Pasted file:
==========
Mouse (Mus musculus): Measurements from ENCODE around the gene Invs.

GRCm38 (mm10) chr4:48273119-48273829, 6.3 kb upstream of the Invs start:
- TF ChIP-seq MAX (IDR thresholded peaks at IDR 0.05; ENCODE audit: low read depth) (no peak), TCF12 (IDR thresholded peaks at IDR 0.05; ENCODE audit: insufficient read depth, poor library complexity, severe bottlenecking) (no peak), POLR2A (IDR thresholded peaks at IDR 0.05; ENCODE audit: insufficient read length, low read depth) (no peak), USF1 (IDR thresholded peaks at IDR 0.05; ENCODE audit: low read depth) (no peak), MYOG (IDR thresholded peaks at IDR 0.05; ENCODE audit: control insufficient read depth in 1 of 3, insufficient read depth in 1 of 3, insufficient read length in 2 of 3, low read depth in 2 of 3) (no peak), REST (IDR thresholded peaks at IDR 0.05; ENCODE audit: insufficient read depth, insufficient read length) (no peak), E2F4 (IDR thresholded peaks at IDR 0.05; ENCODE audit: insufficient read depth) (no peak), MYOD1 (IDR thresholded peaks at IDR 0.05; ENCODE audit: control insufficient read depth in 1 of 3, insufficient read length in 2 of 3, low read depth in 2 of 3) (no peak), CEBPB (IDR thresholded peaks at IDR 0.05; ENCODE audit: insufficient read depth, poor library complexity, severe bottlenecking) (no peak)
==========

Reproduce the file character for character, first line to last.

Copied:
Mouse (Mus musculus): Measurements from ENCODE around the gene Invs.

GRCm38 (mm10) chr4:48273119-48273829, 6.3 kb upstream of the Invs start:
- TF ChIP-seq MAX (IDR thresholded peaks at IDR 0.05; ENCODE audit: low read depth) (no peak), TCF12 (IDR thresholded peaks at IDR 0.05; ENCODE audit: insufficient read depth, poor library complexity, severe bottlenecking) (no peak), POLR2A (IDR thresholded peaks at IDR 0.05; ENCODE audit: insufficient read length, low read depth) (no peak), USF1 (IDR thresholded peaks at IDR 0.05; ENCODE audit: low read depth) (no peak), MYOG (IDR thresholded peaks at IDR 0.05; ENCODE audit: control insufficient read depth in 1 of 3, insufficient read depth in 1 of 3, insufficient read length in 2 of 3, low read depth in 2 of 3) (no peak), REST (IDR thresholded peaks at IDR 0.05; ENCODE audit: insufficient read depth, insufficient read length) (no peak), E2F4 (IDR thresholded peaks at IDR 0.05; ENCODE audit: insufficient read depth) (no peak), MYOD1 (IDR thresholded peaks at IDR 0.05; ENCODE audit: control insufficient read depth in 1 of 3, insufficient read length in 2 of 3, low read depth in 2 of 3) (no peak), CEBPB (IDR thresholded peaks at IDR 0.05; ENCODE audit: insufficient read depth, poor library complexity, severe bottlenecking) (no peak)